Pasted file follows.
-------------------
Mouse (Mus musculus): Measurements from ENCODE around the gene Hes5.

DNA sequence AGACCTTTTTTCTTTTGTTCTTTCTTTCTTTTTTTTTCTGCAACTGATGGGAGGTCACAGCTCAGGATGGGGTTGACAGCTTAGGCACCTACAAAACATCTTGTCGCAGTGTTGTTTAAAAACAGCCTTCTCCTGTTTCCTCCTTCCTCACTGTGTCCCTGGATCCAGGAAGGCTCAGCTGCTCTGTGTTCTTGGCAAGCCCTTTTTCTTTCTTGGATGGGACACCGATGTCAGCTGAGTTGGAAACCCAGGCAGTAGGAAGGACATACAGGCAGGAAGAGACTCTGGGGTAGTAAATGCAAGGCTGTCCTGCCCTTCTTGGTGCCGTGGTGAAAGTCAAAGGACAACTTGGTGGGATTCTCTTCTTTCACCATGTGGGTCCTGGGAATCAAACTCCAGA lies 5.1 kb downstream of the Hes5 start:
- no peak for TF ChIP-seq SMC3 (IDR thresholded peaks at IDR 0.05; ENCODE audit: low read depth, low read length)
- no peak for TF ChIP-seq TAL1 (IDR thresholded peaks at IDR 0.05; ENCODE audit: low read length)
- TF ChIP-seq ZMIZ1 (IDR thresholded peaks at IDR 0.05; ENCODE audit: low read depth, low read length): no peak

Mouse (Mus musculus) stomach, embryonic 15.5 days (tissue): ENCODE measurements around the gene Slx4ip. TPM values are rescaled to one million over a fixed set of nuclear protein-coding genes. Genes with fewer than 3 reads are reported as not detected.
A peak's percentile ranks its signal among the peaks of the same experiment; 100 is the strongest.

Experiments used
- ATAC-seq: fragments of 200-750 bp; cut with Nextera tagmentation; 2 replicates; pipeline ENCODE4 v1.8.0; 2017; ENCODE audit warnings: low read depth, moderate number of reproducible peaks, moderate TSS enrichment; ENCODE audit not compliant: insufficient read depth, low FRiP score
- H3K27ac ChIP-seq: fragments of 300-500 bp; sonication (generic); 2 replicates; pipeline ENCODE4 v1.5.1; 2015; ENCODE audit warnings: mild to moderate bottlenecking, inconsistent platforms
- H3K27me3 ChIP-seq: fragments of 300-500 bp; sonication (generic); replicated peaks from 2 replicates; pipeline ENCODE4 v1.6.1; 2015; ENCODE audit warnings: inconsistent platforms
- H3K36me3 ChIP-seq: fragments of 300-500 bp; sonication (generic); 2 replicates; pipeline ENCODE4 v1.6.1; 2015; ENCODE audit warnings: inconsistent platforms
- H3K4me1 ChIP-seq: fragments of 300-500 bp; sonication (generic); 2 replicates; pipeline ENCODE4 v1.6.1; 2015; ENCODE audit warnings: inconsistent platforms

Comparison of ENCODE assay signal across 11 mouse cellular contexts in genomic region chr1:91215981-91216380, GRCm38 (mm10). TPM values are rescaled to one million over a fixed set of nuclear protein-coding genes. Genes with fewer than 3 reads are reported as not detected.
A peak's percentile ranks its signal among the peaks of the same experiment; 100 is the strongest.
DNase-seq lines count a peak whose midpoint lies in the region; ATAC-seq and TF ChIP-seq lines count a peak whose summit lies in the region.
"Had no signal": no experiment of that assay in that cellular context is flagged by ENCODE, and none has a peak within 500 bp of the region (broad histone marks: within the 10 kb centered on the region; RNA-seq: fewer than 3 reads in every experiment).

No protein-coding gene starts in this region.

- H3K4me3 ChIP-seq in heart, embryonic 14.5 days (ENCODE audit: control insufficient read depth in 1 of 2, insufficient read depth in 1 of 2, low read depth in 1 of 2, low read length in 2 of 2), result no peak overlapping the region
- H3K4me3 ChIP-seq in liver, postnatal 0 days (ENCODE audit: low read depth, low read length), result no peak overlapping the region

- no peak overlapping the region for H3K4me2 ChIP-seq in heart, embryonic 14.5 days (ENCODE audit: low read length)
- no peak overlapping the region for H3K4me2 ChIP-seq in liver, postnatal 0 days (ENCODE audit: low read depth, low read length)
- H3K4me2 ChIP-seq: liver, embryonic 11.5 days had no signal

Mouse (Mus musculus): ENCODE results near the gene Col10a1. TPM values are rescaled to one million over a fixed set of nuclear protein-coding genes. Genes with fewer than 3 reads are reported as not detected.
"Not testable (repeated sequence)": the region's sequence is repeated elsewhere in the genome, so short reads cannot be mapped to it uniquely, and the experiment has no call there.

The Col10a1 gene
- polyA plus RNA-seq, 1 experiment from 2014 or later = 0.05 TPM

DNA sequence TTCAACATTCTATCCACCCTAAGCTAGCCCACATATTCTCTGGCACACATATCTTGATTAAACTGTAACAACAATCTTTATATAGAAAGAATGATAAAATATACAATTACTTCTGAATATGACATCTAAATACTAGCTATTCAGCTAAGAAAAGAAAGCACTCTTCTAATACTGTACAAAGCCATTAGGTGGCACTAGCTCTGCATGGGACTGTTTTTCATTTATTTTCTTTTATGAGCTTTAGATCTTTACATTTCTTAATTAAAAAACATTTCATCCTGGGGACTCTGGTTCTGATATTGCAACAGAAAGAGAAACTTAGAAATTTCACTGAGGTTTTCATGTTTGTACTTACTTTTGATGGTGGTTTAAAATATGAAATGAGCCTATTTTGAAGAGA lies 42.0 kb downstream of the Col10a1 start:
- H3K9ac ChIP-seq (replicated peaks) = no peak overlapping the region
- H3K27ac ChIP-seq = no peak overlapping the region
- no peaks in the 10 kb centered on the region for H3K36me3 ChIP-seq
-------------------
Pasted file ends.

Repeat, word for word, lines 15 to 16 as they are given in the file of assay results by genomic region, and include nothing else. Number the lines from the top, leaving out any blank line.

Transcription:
A peak's percentile ranks its signal among the peaks of the same experiment; 100 is the strongest.
DNase-seq lines count a peak whose midpoint lies in the region; ATAC-seq and TF ChIP-seq lines count a peak whose summit lies in the region.